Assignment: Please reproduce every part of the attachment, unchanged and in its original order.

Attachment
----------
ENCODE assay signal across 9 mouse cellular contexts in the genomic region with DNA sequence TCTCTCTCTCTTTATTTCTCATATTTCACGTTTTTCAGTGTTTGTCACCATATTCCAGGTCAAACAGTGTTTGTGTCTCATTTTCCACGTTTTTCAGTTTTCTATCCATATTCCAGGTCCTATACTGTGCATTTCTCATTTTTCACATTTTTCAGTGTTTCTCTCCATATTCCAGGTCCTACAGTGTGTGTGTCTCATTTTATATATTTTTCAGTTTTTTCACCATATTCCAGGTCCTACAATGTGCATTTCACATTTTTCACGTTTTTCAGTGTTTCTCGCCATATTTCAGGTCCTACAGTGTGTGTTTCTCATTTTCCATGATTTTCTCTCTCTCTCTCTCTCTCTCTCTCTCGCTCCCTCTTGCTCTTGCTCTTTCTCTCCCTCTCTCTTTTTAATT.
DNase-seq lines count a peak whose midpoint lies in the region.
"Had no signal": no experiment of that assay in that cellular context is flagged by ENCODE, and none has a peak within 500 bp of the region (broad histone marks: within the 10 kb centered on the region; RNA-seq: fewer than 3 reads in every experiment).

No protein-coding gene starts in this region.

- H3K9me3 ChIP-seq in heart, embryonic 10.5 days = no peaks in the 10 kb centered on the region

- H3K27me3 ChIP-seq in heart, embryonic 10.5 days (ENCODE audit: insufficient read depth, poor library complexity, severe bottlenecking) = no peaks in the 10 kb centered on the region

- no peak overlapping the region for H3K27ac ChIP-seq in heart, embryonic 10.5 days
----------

ENCODE assay signal across 9 mouse cellular contexts in the genomic region with DNA sequence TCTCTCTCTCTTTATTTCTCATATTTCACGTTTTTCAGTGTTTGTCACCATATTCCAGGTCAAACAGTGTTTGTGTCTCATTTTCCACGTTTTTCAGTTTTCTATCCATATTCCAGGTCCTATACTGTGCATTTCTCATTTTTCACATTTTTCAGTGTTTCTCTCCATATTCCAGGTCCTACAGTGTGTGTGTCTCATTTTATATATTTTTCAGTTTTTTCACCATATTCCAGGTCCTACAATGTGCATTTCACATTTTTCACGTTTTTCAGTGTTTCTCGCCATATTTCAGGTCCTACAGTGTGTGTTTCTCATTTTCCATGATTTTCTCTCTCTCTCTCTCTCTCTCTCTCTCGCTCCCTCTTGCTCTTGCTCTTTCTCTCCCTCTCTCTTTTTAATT.
DNase-seq lines count a peak whose midpoint lies in the region.
"Had no signal": no experiment of that assay in that cellular context is flagged by ENCODE, and none has a peak within 500 bp of the region (broad histone marks: within the 10 kb centered on the region; RNA-seq: fewer than 3 reads in every experiment).

No protein-coding gene starts in this region.

- H3K9me3 ChIP-seq in heart, embryonic 10.5 days = no peaks in the 10 kb centered on the region

- H3K27me3 ChIP-seq in heart, embryonic 10.5 days (ENCODE audit: insufficient read depth, poor library complexity, severe bottlenecking) = no peaks in the 10 kb centered on the region

- no peak overlapping the region for H3K27ac ChIP-seq in heart, embryonic 10.5 days